What iPhone is best for those of us living in Europe, working in different parts of the world (in my case, Africa) and only back to the USA for visits? I have a shaky 3GS that the service people say has lived its life. Sounds like I should upgrade to the 4S rather than the 5?
Another question: like many who travel I have a small collection of SIM cards for other systems using pay as you go. I can clip these and use them in an iPhone4S, but what about a 5?
LTE will only work in a limited number of markets and countries, so the iPhone 4S may make more sense.
As for SIMs, the iPhone 5 requires a smaller form-factor nano-SIM, tinier than the micro-SIM, and requires you get new SIMs or cut down the SIMs you have now.
Thanks for your information! Does anyone know if it's possible to use the unlocked gsm site of an iphone 5 in europeif the verizon contract is already over? will they relock the phone or can i still use the sim slot for european sim cards?
Once the contract is over, you own the phone outright. To my knowledge, a carrier cannot technically nor legally re-lock a phone once it's unlocked.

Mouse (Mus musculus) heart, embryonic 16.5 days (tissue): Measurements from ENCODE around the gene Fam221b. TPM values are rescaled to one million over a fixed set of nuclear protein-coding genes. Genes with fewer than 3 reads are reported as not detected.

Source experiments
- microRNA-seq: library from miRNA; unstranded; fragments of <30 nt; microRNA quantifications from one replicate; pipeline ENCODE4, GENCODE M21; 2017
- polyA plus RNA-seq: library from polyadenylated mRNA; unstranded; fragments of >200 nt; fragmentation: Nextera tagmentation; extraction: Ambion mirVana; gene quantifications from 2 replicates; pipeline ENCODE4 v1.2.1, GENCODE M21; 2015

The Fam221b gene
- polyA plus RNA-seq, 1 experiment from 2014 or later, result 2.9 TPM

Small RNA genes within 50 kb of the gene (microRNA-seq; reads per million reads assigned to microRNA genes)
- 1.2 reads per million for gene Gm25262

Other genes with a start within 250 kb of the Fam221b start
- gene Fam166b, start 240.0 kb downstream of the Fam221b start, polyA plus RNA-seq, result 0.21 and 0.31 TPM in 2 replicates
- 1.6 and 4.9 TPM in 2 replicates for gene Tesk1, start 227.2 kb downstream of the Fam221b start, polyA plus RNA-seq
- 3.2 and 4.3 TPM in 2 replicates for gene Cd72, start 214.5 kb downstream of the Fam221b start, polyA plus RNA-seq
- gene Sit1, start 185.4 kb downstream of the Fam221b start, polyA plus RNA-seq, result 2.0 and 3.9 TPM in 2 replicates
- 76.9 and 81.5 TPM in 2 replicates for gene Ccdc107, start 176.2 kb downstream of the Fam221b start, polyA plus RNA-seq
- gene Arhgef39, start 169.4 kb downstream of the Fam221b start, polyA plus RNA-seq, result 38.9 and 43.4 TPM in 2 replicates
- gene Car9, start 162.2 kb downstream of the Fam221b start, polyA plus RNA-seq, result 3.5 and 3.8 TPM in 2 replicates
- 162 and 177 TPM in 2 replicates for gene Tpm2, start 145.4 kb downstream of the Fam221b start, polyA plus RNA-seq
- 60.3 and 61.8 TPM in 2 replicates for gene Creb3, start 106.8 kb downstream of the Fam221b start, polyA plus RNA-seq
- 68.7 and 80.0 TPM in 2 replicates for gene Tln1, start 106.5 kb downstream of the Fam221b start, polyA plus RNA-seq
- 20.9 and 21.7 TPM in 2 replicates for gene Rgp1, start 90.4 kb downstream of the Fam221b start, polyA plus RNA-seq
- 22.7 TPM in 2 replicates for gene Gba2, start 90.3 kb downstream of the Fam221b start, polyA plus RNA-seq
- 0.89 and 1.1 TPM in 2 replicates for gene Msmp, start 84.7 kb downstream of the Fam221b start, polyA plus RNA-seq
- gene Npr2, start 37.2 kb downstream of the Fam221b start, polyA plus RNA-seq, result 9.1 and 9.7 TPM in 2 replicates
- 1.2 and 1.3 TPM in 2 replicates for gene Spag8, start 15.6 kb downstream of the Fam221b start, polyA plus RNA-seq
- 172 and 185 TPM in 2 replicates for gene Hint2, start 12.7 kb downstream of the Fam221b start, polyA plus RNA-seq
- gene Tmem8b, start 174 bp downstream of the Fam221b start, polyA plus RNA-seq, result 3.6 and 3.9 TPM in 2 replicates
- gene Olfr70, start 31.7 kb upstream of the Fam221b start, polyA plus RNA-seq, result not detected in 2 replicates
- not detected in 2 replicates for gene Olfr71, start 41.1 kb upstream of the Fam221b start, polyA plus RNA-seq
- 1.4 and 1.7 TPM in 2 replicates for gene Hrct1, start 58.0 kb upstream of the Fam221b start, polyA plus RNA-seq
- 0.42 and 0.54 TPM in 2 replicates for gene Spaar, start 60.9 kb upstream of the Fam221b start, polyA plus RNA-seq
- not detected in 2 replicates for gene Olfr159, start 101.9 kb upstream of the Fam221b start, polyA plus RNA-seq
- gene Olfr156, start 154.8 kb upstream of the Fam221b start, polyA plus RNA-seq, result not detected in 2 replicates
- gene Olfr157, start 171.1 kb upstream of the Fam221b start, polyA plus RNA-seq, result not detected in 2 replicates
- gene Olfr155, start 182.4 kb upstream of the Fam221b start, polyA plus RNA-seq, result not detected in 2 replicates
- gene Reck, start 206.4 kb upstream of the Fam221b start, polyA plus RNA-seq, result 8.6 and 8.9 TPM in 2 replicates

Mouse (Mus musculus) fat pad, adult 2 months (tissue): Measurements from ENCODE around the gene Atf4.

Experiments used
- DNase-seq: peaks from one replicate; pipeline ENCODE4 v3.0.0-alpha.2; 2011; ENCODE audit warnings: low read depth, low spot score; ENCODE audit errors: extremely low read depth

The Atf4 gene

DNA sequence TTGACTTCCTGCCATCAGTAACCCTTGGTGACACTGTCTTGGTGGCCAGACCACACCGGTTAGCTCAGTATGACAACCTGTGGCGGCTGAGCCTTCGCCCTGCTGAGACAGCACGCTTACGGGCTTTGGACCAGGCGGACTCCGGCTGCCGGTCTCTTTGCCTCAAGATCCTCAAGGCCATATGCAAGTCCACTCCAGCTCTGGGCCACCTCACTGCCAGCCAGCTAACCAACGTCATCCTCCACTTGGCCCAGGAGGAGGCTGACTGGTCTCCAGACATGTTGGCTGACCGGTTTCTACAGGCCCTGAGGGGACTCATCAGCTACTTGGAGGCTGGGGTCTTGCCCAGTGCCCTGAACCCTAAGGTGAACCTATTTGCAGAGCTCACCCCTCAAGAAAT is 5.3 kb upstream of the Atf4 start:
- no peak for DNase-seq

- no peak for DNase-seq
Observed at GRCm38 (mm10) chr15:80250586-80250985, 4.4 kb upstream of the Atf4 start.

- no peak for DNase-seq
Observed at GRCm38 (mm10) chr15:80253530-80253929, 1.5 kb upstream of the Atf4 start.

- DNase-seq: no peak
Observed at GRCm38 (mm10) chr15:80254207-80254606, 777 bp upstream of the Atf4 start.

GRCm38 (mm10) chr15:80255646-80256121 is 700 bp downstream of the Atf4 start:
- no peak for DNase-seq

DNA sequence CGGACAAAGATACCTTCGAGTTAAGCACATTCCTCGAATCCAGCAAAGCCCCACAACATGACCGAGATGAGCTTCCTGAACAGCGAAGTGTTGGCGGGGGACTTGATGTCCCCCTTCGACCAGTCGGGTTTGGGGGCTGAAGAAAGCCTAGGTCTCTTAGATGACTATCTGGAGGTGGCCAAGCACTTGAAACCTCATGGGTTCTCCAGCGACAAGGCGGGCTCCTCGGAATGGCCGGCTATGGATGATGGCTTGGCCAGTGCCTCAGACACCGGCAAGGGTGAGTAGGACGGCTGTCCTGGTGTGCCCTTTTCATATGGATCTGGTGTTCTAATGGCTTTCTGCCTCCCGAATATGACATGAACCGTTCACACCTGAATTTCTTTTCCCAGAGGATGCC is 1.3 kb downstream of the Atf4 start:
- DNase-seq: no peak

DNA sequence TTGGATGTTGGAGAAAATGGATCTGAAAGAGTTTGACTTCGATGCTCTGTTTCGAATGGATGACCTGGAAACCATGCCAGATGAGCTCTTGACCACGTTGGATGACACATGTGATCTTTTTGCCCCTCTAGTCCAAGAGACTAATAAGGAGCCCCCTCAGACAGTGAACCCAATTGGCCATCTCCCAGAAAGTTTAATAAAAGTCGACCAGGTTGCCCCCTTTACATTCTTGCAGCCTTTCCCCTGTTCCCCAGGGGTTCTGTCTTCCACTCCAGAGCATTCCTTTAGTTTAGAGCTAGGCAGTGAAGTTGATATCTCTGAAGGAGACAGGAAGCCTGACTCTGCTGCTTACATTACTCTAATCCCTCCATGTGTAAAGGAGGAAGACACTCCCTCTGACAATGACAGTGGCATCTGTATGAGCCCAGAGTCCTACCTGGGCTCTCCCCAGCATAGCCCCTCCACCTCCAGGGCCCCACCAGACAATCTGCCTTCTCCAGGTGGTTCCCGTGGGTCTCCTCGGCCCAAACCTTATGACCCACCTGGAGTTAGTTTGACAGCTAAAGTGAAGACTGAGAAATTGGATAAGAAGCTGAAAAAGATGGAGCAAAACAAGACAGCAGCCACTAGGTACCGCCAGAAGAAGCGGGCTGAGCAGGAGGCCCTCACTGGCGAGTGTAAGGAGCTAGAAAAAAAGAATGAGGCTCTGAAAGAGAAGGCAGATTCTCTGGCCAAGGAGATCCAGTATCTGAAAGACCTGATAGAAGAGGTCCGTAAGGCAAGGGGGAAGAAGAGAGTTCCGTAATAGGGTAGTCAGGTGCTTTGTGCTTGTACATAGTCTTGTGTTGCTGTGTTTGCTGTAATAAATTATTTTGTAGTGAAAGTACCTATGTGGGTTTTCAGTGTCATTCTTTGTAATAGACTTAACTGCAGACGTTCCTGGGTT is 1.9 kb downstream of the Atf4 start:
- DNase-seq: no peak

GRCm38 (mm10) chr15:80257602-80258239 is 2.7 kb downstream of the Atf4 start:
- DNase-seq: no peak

I live in both Italy and the US, where I use T-Mobile. My Italian carrier uses LTE band 3, but T-Mobile doesn't have LTE. I'll buy unlocked, but which model (-28 or -29) would serve me best?
The A1429 is the only one with Band 3 support, so you'll want that. You could also save the money and buy a used, good condition iPhone 4S in unlocked form for $200 to $300!
Thoughts on the best model for USA and France usage? The tricky part is that France's planned LTE frequency is not supported by the iPhone 5.
So is there a model that I can use in France (3G only) and when I'm in the states have 4G (presumably with AT&T)? I'm in France more than the US, so wouldn't want a contract in the US, though I can purchase the phone in either country.
The best way to achieve that is to get a Verizon or Sprint phone, which will work on U.S. LTE networks while having worldwide GSM 2G/3G/4G HSPA support. However, I don't know that Verizon or Sprint will sell a no-contract phone initially nor on such a phone if it unlocks the nano-SIM initially, either. Worth calling to ask.
If you buy the A1429 in France, Apple's specs page seems to indicate that if that model is activated on a GSM network, the two other LTE bands (one for Verizon) aren't available.
Cricket and Virgin Mobile (US) use the Sprint network and sell iPhone 4 and 4S without contract, right? Will they not eventually offer the iPhone 5?
One assumes! We're trying to provide recommendations only based on what we know, and can update this article as we have more. One piece of advice may be: wait!
Is (or will be) there any way to activate an unlocked A1429 iPhone 5 outside USA and preserve CDMA functionality? This would be ideal for people traveling to the U.S. frequently.
To our current knowledge, no (except Japan).
Can you clarify your mention of Japan here? What can you do in Japan, that you can't do elsewhere? Are you saying that completely unlocked phones available here? Or just that I can activate an unlocked phone on AU, and preserver unlocked GSM?